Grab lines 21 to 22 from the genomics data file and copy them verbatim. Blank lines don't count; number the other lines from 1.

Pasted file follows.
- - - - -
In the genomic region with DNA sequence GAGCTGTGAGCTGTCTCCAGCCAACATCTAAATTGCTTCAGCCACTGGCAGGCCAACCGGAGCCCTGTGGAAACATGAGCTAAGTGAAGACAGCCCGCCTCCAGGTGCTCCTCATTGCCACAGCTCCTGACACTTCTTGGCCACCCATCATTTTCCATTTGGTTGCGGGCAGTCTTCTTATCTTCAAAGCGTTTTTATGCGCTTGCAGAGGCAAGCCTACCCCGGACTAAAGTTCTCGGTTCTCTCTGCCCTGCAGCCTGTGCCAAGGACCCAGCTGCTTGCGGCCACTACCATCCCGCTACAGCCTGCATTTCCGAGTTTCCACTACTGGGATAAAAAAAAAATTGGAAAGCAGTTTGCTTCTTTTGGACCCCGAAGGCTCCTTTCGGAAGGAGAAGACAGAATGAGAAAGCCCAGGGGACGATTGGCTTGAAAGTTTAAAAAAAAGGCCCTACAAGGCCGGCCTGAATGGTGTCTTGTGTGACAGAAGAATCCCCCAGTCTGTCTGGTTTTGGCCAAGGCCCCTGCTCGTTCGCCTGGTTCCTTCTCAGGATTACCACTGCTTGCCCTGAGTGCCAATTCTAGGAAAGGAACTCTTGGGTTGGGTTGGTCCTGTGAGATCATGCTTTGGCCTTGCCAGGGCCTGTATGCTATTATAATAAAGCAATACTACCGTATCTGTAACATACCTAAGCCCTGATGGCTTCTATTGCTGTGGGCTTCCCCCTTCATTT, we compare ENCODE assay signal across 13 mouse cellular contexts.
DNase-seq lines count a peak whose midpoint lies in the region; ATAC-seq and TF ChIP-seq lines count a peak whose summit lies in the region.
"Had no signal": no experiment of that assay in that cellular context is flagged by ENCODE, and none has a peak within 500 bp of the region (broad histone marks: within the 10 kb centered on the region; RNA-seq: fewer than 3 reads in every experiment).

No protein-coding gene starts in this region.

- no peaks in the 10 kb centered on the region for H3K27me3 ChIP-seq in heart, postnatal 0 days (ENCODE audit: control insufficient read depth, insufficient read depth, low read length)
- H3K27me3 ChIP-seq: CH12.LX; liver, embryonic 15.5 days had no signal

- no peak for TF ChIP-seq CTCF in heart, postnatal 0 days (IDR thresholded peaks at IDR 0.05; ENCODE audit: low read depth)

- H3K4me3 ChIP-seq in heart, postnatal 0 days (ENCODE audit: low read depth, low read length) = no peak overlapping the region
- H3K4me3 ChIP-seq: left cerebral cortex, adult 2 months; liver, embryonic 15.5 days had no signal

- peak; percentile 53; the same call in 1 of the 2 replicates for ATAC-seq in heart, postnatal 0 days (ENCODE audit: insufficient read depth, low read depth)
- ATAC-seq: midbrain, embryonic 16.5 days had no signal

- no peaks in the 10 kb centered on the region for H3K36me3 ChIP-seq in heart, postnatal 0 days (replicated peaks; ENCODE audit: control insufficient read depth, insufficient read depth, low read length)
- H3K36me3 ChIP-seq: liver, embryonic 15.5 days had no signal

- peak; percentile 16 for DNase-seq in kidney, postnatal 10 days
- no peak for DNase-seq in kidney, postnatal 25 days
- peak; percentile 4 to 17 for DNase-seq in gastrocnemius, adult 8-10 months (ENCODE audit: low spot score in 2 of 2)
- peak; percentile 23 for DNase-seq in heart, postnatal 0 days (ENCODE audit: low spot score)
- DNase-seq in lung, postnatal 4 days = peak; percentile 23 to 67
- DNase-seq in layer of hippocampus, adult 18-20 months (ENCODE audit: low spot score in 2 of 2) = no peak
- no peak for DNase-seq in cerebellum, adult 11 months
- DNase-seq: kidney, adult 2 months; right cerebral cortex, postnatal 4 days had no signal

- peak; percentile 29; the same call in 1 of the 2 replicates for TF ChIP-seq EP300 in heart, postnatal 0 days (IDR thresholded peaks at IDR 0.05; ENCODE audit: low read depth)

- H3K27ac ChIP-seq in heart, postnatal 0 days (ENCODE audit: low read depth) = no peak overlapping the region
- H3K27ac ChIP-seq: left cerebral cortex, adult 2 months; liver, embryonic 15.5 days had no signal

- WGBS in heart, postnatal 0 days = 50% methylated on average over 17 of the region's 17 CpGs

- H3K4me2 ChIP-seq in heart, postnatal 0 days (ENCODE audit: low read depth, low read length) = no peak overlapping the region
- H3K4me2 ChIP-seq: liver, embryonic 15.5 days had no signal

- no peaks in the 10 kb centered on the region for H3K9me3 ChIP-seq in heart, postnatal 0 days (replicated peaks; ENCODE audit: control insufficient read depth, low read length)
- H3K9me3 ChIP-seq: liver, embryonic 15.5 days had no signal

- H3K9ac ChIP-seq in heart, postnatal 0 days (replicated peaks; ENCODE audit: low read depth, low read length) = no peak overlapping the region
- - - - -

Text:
- DNase-seq: kidney, adult 2 months; right cerebral cortex, postnatal 4 days had no signal

- peak; percentile 29; the same call in 1 of the 2 replicates for TF ChIP-seq EP300 in heart, postnatal 0 days (IDR thresholded peaks at IDR 0.05; ENCODE audit: low read depth)